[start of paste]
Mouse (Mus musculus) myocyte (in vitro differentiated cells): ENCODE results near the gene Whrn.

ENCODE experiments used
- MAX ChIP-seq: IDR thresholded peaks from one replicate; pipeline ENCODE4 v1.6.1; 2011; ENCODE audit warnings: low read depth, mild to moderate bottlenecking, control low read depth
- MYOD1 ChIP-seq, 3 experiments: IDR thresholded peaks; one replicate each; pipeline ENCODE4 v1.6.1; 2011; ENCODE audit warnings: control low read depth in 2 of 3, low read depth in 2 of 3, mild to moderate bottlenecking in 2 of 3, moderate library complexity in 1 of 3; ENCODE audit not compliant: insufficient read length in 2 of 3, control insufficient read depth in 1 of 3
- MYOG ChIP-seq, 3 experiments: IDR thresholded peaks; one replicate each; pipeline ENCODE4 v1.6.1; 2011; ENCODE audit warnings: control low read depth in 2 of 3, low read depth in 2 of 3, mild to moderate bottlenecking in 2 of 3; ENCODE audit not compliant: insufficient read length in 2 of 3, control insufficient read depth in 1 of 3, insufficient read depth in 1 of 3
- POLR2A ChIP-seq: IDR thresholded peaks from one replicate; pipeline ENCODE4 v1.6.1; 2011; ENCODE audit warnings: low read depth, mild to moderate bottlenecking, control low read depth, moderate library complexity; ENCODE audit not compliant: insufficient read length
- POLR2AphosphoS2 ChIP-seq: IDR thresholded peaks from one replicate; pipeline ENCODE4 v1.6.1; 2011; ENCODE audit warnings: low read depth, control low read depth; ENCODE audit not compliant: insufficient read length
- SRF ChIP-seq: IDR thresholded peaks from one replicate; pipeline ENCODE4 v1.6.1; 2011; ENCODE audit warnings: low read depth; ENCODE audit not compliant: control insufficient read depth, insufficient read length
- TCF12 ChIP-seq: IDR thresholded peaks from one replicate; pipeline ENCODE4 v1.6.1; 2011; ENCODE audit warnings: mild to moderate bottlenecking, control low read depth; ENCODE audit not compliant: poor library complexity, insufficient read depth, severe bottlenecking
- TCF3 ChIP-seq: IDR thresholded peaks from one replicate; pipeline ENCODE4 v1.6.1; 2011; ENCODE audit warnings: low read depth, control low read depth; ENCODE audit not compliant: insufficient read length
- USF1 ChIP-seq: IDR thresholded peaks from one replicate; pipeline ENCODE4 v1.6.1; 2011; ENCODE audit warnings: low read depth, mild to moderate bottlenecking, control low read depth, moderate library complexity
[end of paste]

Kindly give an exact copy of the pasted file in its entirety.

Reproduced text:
Mouse (Mus musculus) myocyte (in vitro differentiated cells): ENCODE results near the gene Whrn.

ENCODE experiments used
- MAX ChIP-seq: IDR thresholded peaks from one replicate; pipeline ENCODE4 v1.6.1; 2011; ENCODE audit warnings: low read depth, mild to moderate bottlenecking, control low read depth
- MYOD1 ChIP-seq, 3 experiments: IDR thresholded peaks; one replicate each; pipeline ENCODE4 v1.6.1; 2011; ENCODE audit warnings: control low read depth in 2 of 3, low read depth in 2 of 3, mild to moderate bottlenecking in 2 of 3, moderate library complexity in 1 of 3; ENCODE audit not compliant: insufficient read length in 2 of 3, control insufficient read depth in 1 of 3
- MYOG ChIP-seq, 3 experiments: IDR thresholded peaks; one replicate each; pipeline ENCODE4 v1.6.1; 2011; ENCODE audit warnings: control low read depth in 2 of 3, low read depth in 2 of 3, mild to moderate bottlenecking in 2 of 3; ENCODE audit not compliant: insufficient read length in 2 of 3, control insufficient read depth in 1 of 3, insufficient read depth in 1 of 3
- POLR2A ChIP-seq: IDR thresholded peaks from one replicate; pipeline ENCODE4 v1.6.1; 2011; ENCODE audit warnings: low read depth, mild to moderate bottlenecking, control low read depth, moderate library complexity; ENCODE audit not compliant: insufficient read length
- POLR2AphosphoS2 ChIP-seq: IDR thresholded peaks from one replicate; pipeline ENCODE4 v1.6.1; 2011; ENCODE audit warnings: low read depth, control low read depth; ENCODE audit not compliant: insufficient read length
- SRF ChIP-seq: IDR thresholded peaks from one replicate; pipeline ENCODE4 v1.6.1; 2011; ENCODE audit warnings: low read depth; ENCODE audit not compliant: control insufficient read depth, insufficient read length
- TCF12 ChIP-seq: IDR thresholded peaks from one replicate; pipeline ENCODE4 v1.6.1; 2011; ENCODE audit warnings: mild to moderate bottlenecking, control low read depth; ENCODE audit not compliant: poor library complexity, insufficient read depth, severe bottlenecking
- TCF3 ChIP-seq: IDR thresholded peaks from one replicate; pipeline ENCODE4 v1.6.1; 2011; ENCODE audit warnings: low read depth, control low read depth; ENCODE audit not compliant: insufficient read length
- USF1 ChIP-seq: IDR thresholded peaks from one replicate; pipeline ENCODE4 v1.6.1; 2011; ENCODE audit warnings: low read depth, mild to moderate bottlenecking, control low read depth, moderate library complexity